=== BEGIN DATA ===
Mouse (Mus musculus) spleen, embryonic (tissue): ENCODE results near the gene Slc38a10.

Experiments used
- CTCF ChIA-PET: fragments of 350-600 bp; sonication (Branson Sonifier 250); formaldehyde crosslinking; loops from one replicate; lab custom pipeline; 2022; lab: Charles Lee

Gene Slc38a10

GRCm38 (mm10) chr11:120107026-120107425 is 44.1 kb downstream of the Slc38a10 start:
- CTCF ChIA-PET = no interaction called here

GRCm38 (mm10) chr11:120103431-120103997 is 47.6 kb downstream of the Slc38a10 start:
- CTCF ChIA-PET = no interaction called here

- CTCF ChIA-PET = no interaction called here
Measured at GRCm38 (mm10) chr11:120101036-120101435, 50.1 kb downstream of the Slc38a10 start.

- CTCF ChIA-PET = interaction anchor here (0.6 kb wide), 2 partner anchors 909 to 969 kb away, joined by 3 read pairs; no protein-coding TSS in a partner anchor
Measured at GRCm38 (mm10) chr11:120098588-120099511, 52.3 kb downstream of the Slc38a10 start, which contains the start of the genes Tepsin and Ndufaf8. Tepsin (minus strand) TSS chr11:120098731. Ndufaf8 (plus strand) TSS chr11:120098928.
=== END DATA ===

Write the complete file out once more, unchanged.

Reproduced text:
Mouse (Mus musculus) spleen, embryonic (tissue): ENCODE results near the gene Slc38a10.

Experiments used
- CTCF ChIA-PET: fragments of 350-600 bp; sonication (Branson Sonifier 250); formaldehyde crosslinking; loops from one replicate; lab custom pipeline; 2022; lab: Charles Lee

Gene Slc38a10

GRCm38 (mm10) chr11:120107026-120107425 is 44.1 kb downstream of the Slc38a10 start:
- CTCF ChIA-PET = no interaction called here

GRCm38 (mm10) chr11:120103431-120103997 is 47.6 kb downstream of the Slc38a10 start:
- CTCF ChIA-PET = no interaction called here

- CTCF ChIA-PET = no interaction called here
Measured at GRCm38 (mm10) chr11:120101036-120101435, 50.1 kb downstream of the Slc38a10 start.

- CTCF ChIA-PET = interaction anchor here (0.6 kb wide), 2 partner anchors 909 to 969 kb away, joined by 3 read pairs; no protein-coding TSS in a partner anchor
Measured at GRCm38 (mm10) chr11:120098588-120099511, 52.3 kb downstream of the Slc38a10 start, which contains the start of the genes Tepsin and Ndufaf8. Tepsin (minus strand) TSS chr11:120098731. Ndufaf8 (plus strand) TSS chr11:120098928.